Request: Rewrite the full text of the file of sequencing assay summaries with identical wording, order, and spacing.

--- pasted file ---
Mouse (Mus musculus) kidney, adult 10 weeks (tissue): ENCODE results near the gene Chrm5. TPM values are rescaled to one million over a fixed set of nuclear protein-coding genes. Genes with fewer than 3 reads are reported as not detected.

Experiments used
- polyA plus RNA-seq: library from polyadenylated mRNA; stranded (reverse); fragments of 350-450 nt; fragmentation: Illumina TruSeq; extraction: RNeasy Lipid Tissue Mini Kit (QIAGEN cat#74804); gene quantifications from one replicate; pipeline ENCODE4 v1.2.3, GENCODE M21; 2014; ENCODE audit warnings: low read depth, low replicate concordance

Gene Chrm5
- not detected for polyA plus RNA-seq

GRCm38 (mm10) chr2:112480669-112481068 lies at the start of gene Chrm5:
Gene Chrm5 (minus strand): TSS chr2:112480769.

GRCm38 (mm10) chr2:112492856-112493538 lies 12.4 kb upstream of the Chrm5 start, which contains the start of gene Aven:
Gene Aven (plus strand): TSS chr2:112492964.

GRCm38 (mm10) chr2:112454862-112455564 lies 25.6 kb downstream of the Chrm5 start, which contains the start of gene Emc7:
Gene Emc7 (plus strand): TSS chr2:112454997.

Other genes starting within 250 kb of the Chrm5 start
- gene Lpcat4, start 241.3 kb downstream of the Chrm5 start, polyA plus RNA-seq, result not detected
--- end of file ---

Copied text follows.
Mouse (Mus musculus) kidney, adult 10 weeks (tissue): ENCODE results near the gene Chrm5. TPM values are rescaled to one million over a fixed set of nuclear protein-coding genes. Genes with fewer than 3 reads are reported as not detected.

Experiments used
- polyA plus RNA-seq: library from polyadenylated mRNA; stranded (reverse); fragments of 350-450 nt; fragmentation: Illumina TruSeq; extraction: RNeasy Lipid Tissue Mini Kit (QIAGEN cat#74804); gene quantifications from one replicate; pipeline ENCODE4 v1.2.3, GENCODE M21; 2014; ENCODE audit warnings: low read depth, low replicate concordance

Gene Chrm5
- not detected for polyA plus RNA-seq

GRCm38 (mm10) chr2:112480669-112481068 lies at the start of gene Chrm5:
Gene Chrm5 (minus strand): TSS chr2:112480769.

GRCm38 (mm10) chr2:112492856-112493538 lies 12.4 kb upstream of the Chrm5 start, which contains the start of gene Aven:
Gene Aven (plus strand): TSS chr2:112492964.

GRCm38 (mm10) chr2:112454862-112455564 lies 25.6 kb downstream of the Chrm5 start, which contains the start of gene Emc7:
Gene Emc7 (plus strand): TSS chr2:112454997.

Other genes starting within 250 kb of the Chrm5 start
- gene Lpcat4, start 241.3 kb downstream of the Chrm5 start, polyA plus RNA-seq, result not detected